"BPE_File_Size": {
            "i3.xlarge": "244",
            "i3.2xlarge": "488",
            "i3.4xlarge": "976",
            "i3.8xlarge": "1952",
            "i3en.xlarge": "256",
            "i3en.2xlarge": "512",
            "i3en.3xlarge": "768",
            "i3en.6xlarge": "1536",
            "i3en.12xlarge": "3072"

Once this was done, they designed how the final output JSON for each of these categories needed to be structured to fully understand which setting a JSON entry referred to. With this, they found that they could use two different JSON structures to fully understand every category of their configuration data.

In order to create custom inventory data, the JSON structure needs to be the same for each data point, so gathering all configuration data meant having two custom inventory types. If you have a great deal of categories to cover, or categories with similar information that would be difficult to write separate queries for, you may want to include a CategoryName key in each entry.

Gathering the custom inventory metadata

Once the overall data structure has been created, the Shell or PowerShell scripts that actually gather the data can be written. Depending on how many points you need to gather, it may make sense to split things up into one top-level script that calls one subscript per data category. These scripts programmatically gather each setting you want to check via in-built functions, API calls, queries, or whatever other methods are available to you.

Each setting is one data point that gets added to a list of JSON, with separate lists for each JSON structure. For easier debugging, you could store these as JSON text files in a temp folder. Once all of this information has been gathered, the final steps of this script must combine these data points into a single file per JSON structure. The SSM Agent, which sends this custom inventory to Inventory, requires the JSON file to be stored in a specific file path , which varies between Windows and Linux instances. Note that Inventory only accepts JSON entries containing strings, so be sure to convert any numerical entries.

Lambda functions

The second key part to a custom solution that fits your own needs is the Lambda functions at the end of the pipeline. Depending on the structure of your configuration data and the number of custom inventory types created, it may make sense to create one comparison Lambda for each data category so as not to have a large, difficult-to-manage Lambda function.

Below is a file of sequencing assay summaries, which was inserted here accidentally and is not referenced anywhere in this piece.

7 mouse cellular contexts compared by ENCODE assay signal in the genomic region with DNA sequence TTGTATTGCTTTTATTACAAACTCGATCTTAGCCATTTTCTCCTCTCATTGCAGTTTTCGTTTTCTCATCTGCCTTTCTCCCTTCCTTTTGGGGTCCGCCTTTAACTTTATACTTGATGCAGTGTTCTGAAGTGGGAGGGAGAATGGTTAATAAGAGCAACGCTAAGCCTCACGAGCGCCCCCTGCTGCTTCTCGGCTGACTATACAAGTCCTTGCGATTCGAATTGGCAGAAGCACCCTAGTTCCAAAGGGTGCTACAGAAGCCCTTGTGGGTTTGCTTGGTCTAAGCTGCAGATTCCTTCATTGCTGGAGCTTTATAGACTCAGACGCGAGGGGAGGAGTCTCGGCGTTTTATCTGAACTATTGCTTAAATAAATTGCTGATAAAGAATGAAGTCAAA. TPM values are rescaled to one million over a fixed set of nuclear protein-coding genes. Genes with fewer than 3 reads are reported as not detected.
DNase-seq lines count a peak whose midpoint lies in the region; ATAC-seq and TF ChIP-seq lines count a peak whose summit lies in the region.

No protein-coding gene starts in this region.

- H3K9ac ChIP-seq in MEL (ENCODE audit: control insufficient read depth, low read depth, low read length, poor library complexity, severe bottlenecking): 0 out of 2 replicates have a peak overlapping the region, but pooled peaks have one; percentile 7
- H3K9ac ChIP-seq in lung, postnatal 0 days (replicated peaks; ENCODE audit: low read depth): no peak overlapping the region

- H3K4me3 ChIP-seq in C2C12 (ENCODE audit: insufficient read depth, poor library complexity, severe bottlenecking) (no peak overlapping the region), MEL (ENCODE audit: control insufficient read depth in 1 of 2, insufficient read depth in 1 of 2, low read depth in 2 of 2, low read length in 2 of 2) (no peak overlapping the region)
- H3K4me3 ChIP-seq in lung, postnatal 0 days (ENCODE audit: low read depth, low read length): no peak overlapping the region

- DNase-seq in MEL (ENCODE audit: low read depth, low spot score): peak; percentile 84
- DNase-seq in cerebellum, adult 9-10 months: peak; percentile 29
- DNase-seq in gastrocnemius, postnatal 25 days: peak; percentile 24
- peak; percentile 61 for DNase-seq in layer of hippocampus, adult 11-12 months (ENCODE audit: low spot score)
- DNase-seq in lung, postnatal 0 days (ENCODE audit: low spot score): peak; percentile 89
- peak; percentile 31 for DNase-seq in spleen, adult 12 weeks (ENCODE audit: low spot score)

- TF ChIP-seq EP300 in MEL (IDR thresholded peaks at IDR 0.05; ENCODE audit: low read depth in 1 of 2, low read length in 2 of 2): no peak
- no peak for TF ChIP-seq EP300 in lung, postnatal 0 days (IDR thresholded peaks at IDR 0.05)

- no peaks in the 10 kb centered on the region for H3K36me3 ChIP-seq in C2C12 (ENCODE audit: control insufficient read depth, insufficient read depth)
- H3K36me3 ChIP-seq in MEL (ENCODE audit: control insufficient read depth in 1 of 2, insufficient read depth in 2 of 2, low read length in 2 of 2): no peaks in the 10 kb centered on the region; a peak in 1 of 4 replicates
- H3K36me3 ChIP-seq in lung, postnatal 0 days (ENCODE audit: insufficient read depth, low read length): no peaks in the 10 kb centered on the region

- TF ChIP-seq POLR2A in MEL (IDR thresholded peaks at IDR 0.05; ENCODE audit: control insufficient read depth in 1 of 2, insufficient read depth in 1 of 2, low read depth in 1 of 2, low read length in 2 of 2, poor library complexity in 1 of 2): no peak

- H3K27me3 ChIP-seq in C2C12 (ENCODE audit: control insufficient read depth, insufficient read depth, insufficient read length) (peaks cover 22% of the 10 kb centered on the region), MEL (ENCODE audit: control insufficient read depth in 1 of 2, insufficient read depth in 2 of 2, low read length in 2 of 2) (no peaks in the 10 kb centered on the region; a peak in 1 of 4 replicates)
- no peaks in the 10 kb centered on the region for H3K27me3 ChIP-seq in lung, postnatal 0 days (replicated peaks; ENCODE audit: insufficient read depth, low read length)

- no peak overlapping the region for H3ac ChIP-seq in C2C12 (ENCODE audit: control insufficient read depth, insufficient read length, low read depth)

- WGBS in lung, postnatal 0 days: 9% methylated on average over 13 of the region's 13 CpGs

These Lambda functions should pull the ideal configuration files from an S3 bucket and use them to construct Athena queries. An example of the items returned from the resulting Athena query is as follows:

Figure 2. Example Athena query results for custom inventory metadata

Figure 2: Example Athena query results for custom inventory metadata.

These Athena queries should find and make a list of any misconfigurations found in the items returned. If the formatting of your ideal configuration files is consistent enough, you may be able to make helper functions that can dynamically build a query based on the ideal file’s contents, else you can maintain hard-coded queries, which is easier for one-off configurations.

Once your Lambda function has given you the list of misconfigurations, the choice is yours as to what to do with them. You can design a system with auto-remediation, send urgent issues to an on-call engineer, or send a non-urgent report of misconfigurations to be dealt with during a scheduled maintenance window. Systems Manager capabilities such as Incident Manager and Change Manager can be utilized to enable help mitigate and recover from incidents or establish an enterprise change management framework for operational changes to your application configuration and infrastructure.

An example Lambda function can be found on the following GitHub repo:

https://github.com/aws-samples/aws-management-and-governance-samples/blob/master/Amazon Web ServicesSystemsManager/ConfigurationManagement/configurationManagementExampleLambda.py


This post describes how Xero was able to create a configuration management tool with a wide range of use and coverage. Any team or company can leverage a similar design to save on licensing costs, have more flexibility in how output data is used, increase their visibility into the configuration of their instances and software therein, and decrease incidents from misconfigurations.